The history of Mother’s Day dates back to the Civil War when women’s pacifist organizations made the first attempts to establish a holiday honoring mothers. In the mid-nineteenth century, Mother’s Day, which came to America with immigrants, became a highly celebrated annual ritual. In 1858, Anna Maria Reeves Jarvis, a teacher and social activist, announced the “Mother’s Friendship Day.” In 1909, after the efforts of Anna Maria Jarvis, 45 states approved Mother’s Day, and in 1914 the US Congress recognized Mother’s Day on the second Sunday in May as a national holiday.
Today, Mother’s Day, like many other holidays, has been subject to massive commercialization in recent years. Big retail chains and boutiques do everything within their power to attract as many buyers as possible with promotional offers. Despite the efforts, children’s DIY projects and hand-made cards remain the most precious, heartwarming gifts.
One of the most popular ways to celebrate the holiday is to take our loving moms to lunch or dinner at a restaurant, so they don’t have to spend their day in the kitchen.
The last Monday of May is traditionally celebrated in our country as Memorial Day. On this day, we remember American soldiers who died on various fronts in different parts of the world. Memorial Day is a federal holiday. Initially (officially since 1868 by order of General John Logan), Memorial Day was a celebration in memory of the soldiers who died in the Civil War. The holiday was supposed to be another step towards national reconciliation.
Until 1890, Memorial Day was celebrated practically in all Northern states. The nature of the holiday has changed after World War I to commemorate all Americans who have served the country. Despite the Federal Holiday Act of 1971, some Southern states continue celebrating other ceremonies to remember the fallen Confederate soldiers.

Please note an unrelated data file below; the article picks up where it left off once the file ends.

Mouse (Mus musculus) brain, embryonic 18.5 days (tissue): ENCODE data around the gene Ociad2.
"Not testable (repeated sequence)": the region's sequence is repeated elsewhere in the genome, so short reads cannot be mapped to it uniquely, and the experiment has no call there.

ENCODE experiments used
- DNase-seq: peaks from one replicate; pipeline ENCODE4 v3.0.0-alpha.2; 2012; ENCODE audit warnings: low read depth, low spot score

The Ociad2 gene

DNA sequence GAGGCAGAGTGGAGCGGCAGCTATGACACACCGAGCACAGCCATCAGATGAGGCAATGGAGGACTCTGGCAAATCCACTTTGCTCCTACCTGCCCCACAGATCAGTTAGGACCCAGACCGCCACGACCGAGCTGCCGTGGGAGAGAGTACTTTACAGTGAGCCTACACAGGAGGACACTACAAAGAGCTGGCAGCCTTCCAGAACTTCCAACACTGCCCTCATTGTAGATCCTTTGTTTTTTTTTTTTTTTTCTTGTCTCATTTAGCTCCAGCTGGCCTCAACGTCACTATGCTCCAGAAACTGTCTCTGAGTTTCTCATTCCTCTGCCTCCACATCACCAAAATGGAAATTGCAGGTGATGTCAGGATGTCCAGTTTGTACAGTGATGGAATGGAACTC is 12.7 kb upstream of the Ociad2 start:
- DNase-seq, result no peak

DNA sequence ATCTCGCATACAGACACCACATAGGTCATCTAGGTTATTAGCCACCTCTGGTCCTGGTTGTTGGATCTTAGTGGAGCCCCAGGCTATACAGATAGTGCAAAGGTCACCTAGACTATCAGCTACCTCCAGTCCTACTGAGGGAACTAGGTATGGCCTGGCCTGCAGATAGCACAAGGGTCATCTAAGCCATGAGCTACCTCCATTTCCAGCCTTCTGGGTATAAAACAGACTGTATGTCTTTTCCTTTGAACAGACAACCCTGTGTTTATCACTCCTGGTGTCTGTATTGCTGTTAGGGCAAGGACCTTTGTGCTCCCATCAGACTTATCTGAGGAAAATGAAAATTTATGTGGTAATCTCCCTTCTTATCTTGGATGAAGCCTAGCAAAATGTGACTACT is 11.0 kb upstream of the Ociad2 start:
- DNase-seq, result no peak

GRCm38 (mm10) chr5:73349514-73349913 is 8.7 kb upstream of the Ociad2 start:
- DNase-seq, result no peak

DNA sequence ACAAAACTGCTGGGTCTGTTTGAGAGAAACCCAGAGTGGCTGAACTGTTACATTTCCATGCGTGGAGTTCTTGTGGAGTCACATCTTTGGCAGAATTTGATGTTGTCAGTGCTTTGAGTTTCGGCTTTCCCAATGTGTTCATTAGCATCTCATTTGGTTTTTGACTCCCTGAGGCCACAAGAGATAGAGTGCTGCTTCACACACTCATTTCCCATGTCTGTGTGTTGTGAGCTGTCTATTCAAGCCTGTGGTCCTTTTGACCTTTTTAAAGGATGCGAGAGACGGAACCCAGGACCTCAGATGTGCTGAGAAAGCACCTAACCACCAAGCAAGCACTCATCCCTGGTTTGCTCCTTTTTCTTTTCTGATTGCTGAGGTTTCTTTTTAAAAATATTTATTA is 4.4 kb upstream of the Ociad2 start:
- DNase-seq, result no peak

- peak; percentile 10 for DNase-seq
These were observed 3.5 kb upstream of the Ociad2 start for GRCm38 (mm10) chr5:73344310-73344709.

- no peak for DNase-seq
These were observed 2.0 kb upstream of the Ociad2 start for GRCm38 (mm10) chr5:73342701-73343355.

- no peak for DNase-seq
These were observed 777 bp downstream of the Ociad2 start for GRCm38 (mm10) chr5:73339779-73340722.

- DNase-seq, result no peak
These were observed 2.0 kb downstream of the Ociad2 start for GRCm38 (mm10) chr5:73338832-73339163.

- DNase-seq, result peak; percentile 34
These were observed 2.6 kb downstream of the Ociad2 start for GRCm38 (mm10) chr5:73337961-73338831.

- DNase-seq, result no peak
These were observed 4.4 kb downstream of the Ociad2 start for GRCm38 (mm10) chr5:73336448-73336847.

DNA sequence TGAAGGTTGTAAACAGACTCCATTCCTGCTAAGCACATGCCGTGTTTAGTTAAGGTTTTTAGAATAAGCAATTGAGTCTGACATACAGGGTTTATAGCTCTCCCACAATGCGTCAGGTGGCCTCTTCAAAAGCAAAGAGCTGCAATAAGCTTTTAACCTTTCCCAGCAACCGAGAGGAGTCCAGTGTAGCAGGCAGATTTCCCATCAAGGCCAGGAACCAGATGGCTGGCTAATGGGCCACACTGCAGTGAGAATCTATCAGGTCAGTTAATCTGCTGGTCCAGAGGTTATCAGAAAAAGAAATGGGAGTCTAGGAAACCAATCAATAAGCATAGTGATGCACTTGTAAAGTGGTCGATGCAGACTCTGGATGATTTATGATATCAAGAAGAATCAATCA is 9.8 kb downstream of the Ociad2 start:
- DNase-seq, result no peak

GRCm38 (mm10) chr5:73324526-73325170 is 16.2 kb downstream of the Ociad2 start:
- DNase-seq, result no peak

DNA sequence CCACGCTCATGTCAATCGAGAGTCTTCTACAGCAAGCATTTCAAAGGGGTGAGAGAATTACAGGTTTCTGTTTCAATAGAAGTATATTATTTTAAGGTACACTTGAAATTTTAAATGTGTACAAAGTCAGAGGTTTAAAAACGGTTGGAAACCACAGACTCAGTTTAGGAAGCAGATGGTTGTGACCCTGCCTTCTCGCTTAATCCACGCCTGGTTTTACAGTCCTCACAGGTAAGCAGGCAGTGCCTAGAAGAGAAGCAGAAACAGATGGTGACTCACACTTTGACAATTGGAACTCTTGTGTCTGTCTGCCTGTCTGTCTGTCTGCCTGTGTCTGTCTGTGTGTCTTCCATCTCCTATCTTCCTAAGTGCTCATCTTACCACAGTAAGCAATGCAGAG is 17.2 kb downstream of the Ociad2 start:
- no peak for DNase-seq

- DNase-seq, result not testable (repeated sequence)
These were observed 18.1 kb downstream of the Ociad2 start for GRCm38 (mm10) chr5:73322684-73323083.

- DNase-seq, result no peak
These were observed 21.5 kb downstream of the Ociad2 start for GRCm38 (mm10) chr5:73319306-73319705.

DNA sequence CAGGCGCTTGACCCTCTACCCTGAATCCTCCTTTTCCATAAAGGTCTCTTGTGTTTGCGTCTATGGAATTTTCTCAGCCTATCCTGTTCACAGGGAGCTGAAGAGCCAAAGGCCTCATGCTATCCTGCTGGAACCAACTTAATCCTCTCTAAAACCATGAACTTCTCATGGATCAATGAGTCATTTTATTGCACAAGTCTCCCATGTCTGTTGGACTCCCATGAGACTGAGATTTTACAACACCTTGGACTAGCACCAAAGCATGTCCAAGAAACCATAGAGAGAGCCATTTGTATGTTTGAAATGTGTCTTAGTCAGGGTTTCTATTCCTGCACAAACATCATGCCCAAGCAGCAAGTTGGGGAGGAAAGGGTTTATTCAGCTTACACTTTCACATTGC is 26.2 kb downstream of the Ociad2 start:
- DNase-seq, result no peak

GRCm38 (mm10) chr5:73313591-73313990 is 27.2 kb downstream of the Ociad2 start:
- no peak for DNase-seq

To remind Americans of the holiday’s meaning, a “National Moment of Remembrance” was adopted in 2000, which calls for all Americans to voluntarily and in their own way pause for a moment in reflection and silence, paying homage to and commemorating the fallen American soldiers in the service.
Father’s Day is celebrated in the United States on the third Sunday of June. The year 2020 marked one hundred and ten years since the holiday was established. The father’s role has changed dramatically since then.
In 1910, Sonora Smart Dodd, a resident of the small town of Spokane, Washington, launched an initiative to establish Father’s Day. After losing her mother, she attended a mass that honored the role of mothers in the family. She realized that none other than her father, William Smart, was now taking care of her and her six siblings. And while William Smart’s dedication to his children was unheard of at the time, today, it is not unusual. With social norms shifting and adjusting to current needs, fathers are not merely providers. According to reports by the US Census Bureau, men engage in daily activities with their children more often than ever before, sharing family responsibilities and being proactive in raising their offspring.
Father’s Day in the United States is celebrated in a similar fashion to Mother’s Day. Children look for ways to thank them for their care and constant presence. It’s a family holiday that brings people together.
Independence Day is one of the most important holidays for Americans and one of the few with a fixed date - the 4th of July. Independence Day is celebrated in memory of the declaration of Independence on July 4, 1776. The official separation of the thirteen colonies from the British crown actually took place on July 2, 1776, but the Declaration was not accepted until July 4. Interestingly, both John Adams and Thomas Jefferson, the only US presidents who were also present at the signing of the constitution, died on the same day - July 4, 1826, the 50th anniversary of American independence. Another founding father, President James Monroe, also died on July 4, only five years later.
On this day, parades and firework shows are organized throughout the country. One of the longest-running marches in the United States is the Bristol Fourth of July Parade, held in Rhode Island. Bristol is a small town with a population of only 22,000, but due to the tradition of the Independence Day parade, it is called America’s most patriotic town.